David Axelrod attends a Gala Benefit For Ann & Robert H. Lurie Children's Hospital of Chicago on April 20, 2012. Photograph: Getty Images.
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David Axelrod: victory for Miliband will "send a message around the world"

What the Obama strategist told Labour during his visit to London. 

Labour's star signing David Axelrod has been in Westminster this week for his first face-to-face meetings with Ed Miliband on the role he will play in the party's general election campaign. Claims that the former Obama strategist will give Miliband a "makeover" are, I'm told, wide of the mark. A Labour source said: "You don't hire David Axelrod to tell you what colour tie to wear." 

Instead, his discussions with Labour have focused on strategy, polling and messaging. After a one-on-one meeting with Miliband yesterday, he met with other senior shadow cabinet members, including Harriet Harman, Ed Balls, Douglas Alexander, Michael Dugher, Sadiq Khan, Jon Cruddas and Yvette Cooper. He later had dinner with Miliband and his wife at their home accompanied by fellow Obama staffer Larry Grisolano. 

After a meeting this morning with the full shadow cabinet, he held further talks on digital and field operations followed by a Q&A with Labour staff at Brewer's Green. 

He told the party that victory for Ed Miliband in 2015 "would send a message around the world" and that was why he was "proud to have been asked" to do the job. He added: "There is a lot of alienation and anger among voters because of how the economy is working...We need to offer solutions."

Noting that he could earn far more working elsewhere, he said he was attracted to Miliband as a progressive radical who understood the need to break with "trickle-down economics" in order to restore the link between the growth of national economies and of family finances. "People are working harder and getting nowhere," he told the shadow cabinet. 

The Democrats and Labour have "different visions" to their opponents, he emphasised, and, for this reason, 2015 would be a "big, important election". Axelrod, it is clear, would not be here if he did not believe Miliband could win it. 

George Eaton is political editor of the New Statesman.

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For the first time in my life I have a sworn enemy – and I don’t even know her name

The cyclist, though, was enraged. “THAT’S CLEVER, ISN’T IT?” she yelled. “WALKING IN THE ROAD!”

Last month, I made an enemy. I do not say this lightly, and I certainly don’t say it with pride, as a more aggressive male might. Throughout my life I have avoided confrontation with a scrupulousness that an unkind observer would call out-and-out cowardice. A waiter could bring the wrong order, cold and crawling with maggots, and in response to “How is everything?” I’d still manage a grin and a “lovely, thanks”.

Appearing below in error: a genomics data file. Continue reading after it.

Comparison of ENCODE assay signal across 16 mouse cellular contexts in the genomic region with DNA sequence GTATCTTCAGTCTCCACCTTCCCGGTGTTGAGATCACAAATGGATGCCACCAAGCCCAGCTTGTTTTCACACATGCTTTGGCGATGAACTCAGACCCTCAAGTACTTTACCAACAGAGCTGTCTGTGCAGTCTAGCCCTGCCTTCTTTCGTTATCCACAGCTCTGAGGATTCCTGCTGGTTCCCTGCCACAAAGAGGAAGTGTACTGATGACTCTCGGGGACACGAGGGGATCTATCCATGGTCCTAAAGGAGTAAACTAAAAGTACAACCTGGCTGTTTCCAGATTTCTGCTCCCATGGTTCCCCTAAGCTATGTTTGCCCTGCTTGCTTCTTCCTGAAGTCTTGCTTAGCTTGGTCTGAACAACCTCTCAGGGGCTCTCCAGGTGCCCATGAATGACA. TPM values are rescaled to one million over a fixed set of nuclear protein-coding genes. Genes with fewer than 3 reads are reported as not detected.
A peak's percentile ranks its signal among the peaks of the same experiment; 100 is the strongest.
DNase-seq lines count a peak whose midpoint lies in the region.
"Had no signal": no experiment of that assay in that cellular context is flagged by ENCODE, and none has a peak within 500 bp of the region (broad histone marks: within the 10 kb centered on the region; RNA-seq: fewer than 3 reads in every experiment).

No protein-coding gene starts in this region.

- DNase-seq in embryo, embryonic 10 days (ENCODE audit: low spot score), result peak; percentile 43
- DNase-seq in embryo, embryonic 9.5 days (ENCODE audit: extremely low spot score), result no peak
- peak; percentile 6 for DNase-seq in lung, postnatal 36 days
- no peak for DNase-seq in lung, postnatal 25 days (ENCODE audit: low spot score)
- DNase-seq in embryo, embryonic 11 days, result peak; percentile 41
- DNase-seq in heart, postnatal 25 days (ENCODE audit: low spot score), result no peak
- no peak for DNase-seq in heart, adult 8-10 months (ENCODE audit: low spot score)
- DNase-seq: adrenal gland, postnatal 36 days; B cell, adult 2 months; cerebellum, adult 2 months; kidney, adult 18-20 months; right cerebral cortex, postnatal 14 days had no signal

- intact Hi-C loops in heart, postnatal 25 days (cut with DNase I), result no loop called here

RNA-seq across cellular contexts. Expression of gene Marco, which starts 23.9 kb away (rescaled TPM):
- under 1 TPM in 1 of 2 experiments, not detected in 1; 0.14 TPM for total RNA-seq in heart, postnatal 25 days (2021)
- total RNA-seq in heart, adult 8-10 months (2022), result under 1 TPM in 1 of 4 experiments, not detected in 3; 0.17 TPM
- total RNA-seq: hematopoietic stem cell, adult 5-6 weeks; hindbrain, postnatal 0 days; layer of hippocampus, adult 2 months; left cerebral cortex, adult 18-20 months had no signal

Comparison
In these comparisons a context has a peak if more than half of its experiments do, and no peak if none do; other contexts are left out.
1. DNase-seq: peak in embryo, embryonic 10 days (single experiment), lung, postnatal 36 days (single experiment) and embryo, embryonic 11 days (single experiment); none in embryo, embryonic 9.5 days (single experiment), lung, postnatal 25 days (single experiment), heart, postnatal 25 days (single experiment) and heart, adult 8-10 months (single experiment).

On the Underground, I’m so wary of being a bad citizen that I often give up my seat to people who aren’t pregnant, aren’t significantly older than me, and in some cases are far better equipped to stand than I am. If there’s one thing I am not, it’s any sort of provocateur. And yet now this: a feud.

And I don’t even know my enemy’s name.

She was on a bike when I accidentally entered her life. I was pushing a buggy and I wandered – rashly, in her view – into her path. There’s little doubt that I was to blame: walking on the road while in charge of a minor is not something encouraged by the Highway Code. In my defence, it was a quiet, suburban street; the cyclist was the only vehicle of any kind; and I was half a street’s length away from physically colliding with her. It was the misjudgment of a sleep-deprived parent rather than an act of malice.

The cyclist, though, was enraged. “THAT’S CLEVER, ISN’T IT?” she yelled. “WALKING IN THE ROAD!”

I was stung by what someone on The Apprentice might refer to as her negative feedback, and walked on with a redoubled sense of the parental inadequacy that is my default state even at the best of times.

A sad little incident, but a one-off, you would think. Only a week later, though, I was walking in a different part of town, this time without the toddler and engrossed in my phone. Again, I accept my culpability in crossing the road without paying due attention; again, I have to point out that it was only a “close shave” in the sense that meteorites are sometimes reported to have “narrowly missed crashing into the Earth” by 50,000 miles. It might have merited, at worst, a reproving ting of the bell. Instead came a familiar voice. “IT’S YOU AGAIN!” she yelled, wrathfully.

This time the shock brought a retort out of me, probably the harshest thing I have ever shouted at a stranger: “WHY ARE YOU SO UNPLEASANT?”

None of this is X-rated stuff, but it adds up to what I can only call a vendetta – something I never expected to pick up on the way to Waitrose. So I am writing this, as much as anything, in the spirit of rapprochement. I really believe that our third meeting, whenever it comes, can be a much happier affair. People can change. Who knows: maybe I’ll even be walking on the pavement

Mark Watson is a stand-up comedian and novelist. His most recent book, Crap at the Environment, follows his own efforts to halve his carbon footprint over one year.

This article first appeared in the 20 October 2016 issue of the New Statesman, Brothers in blood